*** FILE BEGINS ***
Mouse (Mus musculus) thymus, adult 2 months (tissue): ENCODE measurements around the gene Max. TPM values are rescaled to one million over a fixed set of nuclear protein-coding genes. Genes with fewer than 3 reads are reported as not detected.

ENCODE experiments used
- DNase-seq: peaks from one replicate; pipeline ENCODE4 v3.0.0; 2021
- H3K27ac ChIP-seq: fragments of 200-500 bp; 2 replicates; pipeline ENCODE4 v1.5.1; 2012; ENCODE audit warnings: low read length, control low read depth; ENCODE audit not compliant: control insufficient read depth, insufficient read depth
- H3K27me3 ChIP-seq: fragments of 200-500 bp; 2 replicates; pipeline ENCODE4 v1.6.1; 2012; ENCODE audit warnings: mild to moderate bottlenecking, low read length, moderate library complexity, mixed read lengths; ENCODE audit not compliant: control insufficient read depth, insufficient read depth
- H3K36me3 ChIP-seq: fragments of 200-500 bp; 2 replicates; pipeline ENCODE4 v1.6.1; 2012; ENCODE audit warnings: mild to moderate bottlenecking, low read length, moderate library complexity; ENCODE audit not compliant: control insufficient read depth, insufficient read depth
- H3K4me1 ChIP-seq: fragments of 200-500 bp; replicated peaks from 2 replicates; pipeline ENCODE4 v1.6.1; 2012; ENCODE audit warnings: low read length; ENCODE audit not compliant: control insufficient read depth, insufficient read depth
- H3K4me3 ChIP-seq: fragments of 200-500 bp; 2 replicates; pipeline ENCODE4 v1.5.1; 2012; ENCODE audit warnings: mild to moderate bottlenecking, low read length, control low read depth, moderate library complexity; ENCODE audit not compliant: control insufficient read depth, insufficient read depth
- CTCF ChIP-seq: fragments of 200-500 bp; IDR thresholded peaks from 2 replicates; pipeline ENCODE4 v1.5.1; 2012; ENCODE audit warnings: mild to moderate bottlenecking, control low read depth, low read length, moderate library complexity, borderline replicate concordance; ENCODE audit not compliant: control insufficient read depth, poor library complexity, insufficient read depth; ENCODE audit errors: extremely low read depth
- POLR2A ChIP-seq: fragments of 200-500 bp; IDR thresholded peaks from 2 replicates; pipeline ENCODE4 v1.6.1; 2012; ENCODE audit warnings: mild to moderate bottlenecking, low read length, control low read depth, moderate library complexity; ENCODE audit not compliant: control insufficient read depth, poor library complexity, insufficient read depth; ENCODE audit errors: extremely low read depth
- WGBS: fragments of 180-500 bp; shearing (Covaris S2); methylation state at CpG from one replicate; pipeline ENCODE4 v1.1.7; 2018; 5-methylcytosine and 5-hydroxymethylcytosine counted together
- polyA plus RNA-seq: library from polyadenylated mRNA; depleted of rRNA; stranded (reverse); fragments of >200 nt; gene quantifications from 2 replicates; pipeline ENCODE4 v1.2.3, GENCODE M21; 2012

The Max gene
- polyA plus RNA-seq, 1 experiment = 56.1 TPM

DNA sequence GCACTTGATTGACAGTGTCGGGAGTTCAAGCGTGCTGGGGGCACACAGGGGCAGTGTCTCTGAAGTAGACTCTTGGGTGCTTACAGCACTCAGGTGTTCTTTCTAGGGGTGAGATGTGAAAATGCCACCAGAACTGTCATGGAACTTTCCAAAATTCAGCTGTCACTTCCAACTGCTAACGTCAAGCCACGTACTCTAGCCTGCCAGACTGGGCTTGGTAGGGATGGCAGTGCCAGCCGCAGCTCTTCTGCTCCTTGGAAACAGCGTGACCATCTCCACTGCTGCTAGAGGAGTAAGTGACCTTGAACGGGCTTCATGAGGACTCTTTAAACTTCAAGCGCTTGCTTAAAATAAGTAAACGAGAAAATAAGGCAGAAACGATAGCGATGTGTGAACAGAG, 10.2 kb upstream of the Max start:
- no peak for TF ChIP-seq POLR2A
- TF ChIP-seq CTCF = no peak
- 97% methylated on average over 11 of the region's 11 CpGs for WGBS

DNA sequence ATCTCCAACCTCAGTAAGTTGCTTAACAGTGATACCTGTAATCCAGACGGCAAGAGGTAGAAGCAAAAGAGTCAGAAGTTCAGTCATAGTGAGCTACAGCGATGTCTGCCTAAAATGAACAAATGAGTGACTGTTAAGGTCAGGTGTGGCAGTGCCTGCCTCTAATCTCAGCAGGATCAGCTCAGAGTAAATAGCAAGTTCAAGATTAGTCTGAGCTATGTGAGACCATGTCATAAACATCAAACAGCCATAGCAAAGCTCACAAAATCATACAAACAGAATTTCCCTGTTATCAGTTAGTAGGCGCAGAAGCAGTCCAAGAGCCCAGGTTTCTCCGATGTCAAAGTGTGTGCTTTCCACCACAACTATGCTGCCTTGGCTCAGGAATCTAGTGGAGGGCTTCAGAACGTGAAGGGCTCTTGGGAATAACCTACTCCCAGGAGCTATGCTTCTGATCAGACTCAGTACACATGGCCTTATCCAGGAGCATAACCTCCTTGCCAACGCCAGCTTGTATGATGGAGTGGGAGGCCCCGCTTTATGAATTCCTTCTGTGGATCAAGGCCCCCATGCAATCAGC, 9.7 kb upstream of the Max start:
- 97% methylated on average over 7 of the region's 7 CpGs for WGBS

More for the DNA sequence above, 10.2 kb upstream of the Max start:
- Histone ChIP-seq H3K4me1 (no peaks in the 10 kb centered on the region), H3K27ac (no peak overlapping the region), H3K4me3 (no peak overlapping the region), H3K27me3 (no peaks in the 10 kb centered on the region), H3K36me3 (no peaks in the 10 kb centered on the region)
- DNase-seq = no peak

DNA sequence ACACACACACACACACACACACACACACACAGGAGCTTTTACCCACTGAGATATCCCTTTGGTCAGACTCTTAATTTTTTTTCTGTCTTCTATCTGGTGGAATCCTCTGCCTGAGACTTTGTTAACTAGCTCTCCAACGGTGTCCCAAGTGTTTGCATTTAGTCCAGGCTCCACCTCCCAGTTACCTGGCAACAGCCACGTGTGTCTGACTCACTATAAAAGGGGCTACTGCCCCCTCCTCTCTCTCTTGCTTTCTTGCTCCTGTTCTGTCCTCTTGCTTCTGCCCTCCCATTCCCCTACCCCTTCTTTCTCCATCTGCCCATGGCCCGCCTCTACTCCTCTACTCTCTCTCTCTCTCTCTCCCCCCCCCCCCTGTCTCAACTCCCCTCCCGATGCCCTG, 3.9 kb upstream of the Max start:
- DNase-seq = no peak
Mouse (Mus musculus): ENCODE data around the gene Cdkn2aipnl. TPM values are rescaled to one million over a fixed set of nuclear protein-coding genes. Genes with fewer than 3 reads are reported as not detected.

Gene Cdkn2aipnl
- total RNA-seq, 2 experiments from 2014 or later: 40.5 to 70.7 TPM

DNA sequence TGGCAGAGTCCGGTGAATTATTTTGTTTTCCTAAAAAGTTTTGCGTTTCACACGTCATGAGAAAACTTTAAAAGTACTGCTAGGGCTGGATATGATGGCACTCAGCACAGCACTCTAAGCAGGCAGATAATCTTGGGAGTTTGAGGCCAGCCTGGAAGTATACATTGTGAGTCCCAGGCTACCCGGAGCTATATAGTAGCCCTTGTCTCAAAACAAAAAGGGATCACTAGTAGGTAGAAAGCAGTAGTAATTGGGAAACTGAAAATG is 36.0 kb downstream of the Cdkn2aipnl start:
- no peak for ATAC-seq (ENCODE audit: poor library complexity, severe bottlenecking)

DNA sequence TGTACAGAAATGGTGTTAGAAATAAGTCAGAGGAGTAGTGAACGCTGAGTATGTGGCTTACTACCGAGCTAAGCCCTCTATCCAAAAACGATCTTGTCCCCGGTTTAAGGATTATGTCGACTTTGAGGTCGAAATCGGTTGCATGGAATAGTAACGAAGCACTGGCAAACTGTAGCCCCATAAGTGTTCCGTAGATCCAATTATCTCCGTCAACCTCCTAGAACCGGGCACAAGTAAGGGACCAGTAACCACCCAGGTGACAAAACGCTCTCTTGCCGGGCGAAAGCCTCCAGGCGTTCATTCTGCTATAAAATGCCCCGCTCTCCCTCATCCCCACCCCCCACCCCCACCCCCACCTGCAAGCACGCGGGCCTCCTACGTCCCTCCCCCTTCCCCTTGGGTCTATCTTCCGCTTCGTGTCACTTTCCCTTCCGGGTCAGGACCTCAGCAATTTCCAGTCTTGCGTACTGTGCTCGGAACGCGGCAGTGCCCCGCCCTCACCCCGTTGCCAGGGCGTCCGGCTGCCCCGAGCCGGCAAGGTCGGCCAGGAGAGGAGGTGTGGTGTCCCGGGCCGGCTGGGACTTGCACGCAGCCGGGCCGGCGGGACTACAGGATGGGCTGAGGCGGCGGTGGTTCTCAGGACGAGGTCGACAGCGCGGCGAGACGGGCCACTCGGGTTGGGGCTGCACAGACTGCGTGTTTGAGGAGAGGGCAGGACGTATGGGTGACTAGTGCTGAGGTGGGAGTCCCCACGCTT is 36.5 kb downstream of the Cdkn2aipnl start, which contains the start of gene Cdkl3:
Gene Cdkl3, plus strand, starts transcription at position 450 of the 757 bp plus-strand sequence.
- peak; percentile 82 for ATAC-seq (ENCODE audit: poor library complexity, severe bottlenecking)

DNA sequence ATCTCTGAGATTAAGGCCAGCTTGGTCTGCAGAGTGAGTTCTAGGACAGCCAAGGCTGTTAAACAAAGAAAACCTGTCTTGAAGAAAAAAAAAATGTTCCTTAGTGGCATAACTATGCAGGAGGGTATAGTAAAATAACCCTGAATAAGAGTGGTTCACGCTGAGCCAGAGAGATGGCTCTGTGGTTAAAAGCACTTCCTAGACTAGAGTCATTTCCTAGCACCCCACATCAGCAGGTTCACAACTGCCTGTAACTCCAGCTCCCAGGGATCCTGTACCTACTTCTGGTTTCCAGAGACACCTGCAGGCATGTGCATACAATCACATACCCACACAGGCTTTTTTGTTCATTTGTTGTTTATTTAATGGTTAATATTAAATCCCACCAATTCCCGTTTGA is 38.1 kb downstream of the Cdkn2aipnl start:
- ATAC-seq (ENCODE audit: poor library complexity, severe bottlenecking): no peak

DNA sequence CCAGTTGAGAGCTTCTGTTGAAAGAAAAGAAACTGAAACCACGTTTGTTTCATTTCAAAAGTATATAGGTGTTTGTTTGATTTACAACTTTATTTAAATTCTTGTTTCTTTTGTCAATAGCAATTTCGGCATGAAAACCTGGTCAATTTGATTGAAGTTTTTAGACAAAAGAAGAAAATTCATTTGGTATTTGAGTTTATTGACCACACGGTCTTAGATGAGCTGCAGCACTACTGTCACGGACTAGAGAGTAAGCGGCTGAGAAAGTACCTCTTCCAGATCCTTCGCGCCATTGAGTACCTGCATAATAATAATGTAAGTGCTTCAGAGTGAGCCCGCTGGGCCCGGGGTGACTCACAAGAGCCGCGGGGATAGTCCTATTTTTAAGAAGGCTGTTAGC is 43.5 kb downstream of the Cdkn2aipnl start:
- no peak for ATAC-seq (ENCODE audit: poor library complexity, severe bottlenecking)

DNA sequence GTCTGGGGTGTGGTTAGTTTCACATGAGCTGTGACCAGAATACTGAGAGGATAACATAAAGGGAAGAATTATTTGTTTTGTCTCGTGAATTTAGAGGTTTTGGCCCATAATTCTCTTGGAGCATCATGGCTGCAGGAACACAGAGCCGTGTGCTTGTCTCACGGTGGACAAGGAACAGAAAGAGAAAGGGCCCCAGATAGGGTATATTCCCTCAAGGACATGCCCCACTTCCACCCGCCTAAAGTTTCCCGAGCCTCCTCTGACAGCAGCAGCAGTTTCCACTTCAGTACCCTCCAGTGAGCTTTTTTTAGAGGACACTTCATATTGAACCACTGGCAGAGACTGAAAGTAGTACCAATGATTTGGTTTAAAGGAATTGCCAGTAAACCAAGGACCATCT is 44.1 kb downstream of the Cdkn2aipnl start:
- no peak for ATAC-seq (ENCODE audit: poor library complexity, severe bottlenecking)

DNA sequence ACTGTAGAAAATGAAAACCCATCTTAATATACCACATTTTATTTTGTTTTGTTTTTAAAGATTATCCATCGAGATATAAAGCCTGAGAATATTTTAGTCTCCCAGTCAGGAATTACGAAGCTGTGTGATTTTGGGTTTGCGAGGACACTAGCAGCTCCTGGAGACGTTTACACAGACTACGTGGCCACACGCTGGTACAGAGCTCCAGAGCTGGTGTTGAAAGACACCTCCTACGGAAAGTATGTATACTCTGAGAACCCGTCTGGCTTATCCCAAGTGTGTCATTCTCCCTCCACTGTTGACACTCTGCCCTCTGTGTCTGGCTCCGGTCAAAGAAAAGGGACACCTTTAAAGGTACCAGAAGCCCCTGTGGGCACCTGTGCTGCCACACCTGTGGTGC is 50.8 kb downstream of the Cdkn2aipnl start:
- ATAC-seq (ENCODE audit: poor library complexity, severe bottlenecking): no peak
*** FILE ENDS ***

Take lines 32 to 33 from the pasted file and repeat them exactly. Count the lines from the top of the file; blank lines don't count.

Gene Cdkl3, plus strand, starts transcription at position 450 of the 757 bp plus-strand sequence.
- peak; percentile 82 for ATAC-seq (ENCODE audit: poor library complexity, severe bottlenecking)